Identification. Rom is the name applied to people of Indian origin who migrated out of India about 1,000 years ago and today are commonly referred to as Gypsies. Although outsiders view all Gypsies as being the same, there were and remain castelike distinctions between different Rom groups based on occupational specialization and language. Although the Rom are now found throughout the world, caste-based restrictions are still followed by some, including the prohibition of marriage between members of different groups. The name "Rom" is derived from the name of an ancient Indian caste, "Dom," whose subcastes practiced occupations such as Blacksmithing, basket weaving, and music making. "Dom" is derived from the Sanskrit word damaru, meaning "drum." The label "Gypsy" is derived from "Egyptianos," incorrectly suggesting an Egyptian origin for the European Rom. The labels "Cikán," "Zigeuner," and "Tsiganes" all suggest ancestry among the athinganoi, a group of musicians in Asia Minor. In Czechoslovakia, "Cikán" was a derogatory term that was Officially replaced by "Rom" in 1989.
Location. Three Rom groups are found in the Czech and Slovak Federative Republic: Slovak Roms (about 80 percent of the Rom population), Hungarian Roms (about 10 percent), and Vlaxi (about 10 percent). About one-third live in the Czech part of the republic and about two-thirds in the Slovak section. There are also a few German Rom (Sinti) and Hungarian Rom families.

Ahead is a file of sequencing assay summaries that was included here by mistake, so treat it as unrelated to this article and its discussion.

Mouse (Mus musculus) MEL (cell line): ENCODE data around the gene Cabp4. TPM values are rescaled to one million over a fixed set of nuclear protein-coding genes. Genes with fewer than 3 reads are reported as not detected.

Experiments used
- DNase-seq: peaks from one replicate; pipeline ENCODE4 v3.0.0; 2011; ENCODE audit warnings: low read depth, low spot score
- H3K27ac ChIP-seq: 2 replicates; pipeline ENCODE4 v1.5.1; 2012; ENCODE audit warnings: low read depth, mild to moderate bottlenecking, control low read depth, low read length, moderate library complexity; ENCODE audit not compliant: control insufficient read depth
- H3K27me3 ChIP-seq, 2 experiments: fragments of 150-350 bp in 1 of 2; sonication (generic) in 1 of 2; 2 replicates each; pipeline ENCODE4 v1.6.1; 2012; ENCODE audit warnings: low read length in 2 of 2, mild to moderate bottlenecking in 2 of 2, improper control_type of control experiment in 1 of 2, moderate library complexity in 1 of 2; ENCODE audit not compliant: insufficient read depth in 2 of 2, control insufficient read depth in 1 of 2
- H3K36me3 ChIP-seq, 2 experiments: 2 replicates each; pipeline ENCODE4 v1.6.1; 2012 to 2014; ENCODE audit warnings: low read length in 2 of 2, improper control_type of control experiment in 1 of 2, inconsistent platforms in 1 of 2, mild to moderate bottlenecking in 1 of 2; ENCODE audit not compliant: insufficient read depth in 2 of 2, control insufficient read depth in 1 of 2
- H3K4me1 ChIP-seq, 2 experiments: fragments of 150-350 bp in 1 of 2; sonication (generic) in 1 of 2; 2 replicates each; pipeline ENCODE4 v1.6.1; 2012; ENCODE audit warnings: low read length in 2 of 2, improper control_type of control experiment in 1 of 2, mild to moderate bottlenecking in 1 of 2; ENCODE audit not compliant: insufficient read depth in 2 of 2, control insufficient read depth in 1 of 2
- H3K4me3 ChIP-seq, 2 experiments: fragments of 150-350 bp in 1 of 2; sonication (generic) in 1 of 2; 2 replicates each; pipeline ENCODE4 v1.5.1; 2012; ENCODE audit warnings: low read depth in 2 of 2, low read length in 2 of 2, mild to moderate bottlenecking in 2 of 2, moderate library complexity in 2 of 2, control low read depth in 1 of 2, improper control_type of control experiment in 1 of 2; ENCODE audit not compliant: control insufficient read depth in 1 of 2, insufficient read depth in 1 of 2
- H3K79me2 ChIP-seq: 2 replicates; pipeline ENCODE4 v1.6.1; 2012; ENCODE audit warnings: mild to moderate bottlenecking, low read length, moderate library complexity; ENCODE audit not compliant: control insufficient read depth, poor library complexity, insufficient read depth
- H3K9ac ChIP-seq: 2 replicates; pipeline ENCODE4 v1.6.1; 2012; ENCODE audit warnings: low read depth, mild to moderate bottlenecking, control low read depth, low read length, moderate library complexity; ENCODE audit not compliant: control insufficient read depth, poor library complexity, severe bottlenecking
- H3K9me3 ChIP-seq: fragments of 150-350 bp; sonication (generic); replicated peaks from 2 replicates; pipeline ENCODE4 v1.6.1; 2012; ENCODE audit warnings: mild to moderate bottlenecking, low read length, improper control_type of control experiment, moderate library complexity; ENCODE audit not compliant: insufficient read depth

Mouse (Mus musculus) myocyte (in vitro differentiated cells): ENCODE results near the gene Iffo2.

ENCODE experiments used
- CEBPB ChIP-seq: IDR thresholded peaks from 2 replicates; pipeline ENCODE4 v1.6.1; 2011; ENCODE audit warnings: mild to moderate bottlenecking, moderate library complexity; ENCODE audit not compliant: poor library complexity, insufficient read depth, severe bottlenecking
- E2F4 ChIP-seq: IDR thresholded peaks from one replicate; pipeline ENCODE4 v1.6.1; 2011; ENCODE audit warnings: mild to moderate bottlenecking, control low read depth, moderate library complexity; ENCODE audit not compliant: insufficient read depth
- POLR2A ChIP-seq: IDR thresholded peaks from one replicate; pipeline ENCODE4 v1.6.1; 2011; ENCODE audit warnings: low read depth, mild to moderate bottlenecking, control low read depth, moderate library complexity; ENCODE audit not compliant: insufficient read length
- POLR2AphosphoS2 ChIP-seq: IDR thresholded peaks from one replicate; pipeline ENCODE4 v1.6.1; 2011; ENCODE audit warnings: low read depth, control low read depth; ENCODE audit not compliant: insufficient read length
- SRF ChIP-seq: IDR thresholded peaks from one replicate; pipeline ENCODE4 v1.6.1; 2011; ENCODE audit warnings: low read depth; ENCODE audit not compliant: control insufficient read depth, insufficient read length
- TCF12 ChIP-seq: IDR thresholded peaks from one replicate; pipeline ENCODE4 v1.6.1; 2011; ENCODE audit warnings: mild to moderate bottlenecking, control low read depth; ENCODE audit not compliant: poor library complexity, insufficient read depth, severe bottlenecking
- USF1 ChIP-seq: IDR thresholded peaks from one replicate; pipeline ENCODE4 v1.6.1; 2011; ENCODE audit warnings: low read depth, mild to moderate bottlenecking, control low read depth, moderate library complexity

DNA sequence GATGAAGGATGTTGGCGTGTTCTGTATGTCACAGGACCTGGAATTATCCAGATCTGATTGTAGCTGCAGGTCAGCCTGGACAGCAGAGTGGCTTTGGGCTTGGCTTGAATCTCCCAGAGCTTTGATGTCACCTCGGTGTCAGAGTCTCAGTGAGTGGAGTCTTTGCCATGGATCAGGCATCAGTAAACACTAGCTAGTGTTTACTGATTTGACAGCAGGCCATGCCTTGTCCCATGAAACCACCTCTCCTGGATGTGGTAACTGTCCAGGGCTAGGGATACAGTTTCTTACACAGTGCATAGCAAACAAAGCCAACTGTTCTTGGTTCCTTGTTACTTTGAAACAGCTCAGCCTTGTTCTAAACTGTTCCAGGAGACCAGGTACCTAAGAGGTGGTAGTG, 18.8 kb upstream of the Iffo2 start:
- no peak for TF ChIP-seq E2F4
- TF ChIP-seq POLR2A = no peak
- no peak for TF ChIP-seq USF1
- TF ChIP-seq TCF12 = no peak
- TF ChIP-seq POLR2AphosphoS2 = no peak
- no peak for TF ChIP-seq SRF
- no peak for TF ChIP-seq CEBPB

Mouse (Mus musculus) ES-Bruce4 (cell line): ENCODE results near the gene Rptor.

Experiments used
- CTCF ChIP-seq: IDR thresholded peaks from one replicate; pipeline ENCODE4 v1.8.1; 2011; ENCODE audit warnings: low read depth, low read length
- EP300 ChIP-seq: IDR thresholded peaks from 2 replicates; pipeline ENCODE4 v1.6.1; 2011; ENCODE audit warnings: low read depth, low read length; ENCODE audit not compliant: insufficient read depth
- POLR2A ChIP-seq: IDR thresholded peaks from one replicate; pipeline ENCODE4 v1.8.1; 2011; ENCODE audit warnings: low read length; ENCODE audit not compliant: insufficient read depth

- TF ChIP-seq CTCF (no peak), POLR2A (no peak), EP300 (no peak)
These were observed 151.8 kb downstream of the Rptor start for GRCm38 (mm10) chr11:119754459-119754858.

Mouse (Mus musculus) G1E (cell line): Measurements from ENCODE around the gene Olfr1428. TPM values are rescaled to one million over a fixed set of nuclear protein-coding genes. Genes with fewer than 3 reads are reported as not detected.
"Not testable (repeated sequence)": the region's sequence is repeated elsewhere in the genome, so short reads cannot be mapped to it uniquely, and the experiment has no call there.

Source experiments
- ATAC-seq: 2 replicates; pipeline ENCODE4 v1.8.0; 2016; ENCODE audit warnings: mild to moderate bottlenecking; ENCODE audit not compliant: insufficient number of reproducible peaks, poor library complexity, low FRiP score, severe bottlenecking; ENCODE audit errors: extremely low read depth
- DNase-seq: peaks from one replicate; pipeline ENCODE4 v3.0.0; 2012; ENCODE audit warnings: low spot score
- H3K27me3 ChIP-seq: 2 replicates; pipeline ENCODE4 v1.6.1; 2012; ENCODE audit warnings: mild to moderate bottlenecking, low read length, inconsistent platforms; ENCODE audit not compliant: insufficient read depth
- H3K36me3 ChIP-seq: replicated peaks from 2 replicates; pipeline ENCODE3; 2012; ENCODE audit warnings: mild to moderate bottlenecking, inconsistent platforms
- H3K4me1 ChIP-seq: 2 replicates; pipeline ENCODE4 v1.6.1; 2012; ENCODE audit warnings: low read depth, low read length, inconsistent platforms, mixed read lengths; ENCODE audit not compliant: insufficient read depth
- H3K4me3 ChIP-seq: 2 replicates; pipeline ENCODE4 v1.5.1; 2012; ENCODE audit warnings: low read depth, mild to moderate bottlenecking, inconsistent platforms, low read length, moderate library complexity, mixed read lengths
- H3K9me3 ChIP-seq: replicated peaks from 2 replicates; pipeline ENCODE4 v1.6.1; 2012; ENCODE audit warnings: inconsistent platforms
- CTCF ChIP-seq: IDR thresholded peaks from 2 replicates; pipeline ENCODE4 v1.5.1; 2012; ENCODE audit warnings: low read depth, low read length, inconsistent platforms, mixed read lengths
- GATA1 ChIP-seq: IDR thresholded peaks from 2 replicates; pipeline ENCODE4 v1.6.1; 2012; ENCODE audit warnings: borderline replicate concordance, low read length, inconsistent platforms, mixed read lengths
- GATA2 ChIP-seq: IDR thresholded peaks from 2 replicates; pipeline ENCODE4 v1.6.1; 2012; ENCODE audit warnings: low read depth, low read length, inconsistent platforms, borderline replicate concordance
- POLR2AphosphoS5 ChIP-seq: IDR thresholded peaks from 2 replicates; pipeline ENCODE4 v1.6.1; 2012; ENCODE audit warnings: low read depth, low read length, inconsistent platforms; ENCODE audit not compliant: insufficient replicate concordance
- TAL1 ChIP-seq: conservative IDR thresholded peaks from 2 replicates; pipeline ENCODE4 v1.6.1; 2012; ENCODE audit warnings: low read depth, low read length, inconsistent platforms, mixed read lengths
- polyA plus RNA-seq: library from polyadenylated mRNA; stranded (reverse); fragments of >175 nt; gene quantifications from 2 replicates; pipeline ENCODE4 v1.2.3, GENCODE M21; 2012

Demography. According to information from the National Committees (local, district and regional administrative centers), in 1987 there were 383,000 Rom in Czechoslovakia. This is probably an underestimation, as only those Rom who came to the attention of government social workers are counted. Thus, the actual number of Rom is probably close to a half-million. The Rom birthrate is about twice that of non-Roms, and projections point to a Rom population of one Million in 2020.
Linguistic Affiliation. Roms speak dialects of Romani, which is classified in the Indian Group of Indo-European Languages and which is related to Hindi, Punjabi, Rajasthani, and other Indian languages. Each Rom group speaks a distinct dialect. Dialect differences evidently existed at the time of migration out of India and have been further broadened through contact with different non-Rom groups in the Regions where Rom settled. In general, Czechoslovakian Roms are bilingual or even trilingual, speaking some combination of Romani/Slovak/Czech/Hungarian. While Romani has disappeared among the Czech Rom, a majority of Slovak Rom still use Romani, although its use is decreasing in the youngest generation.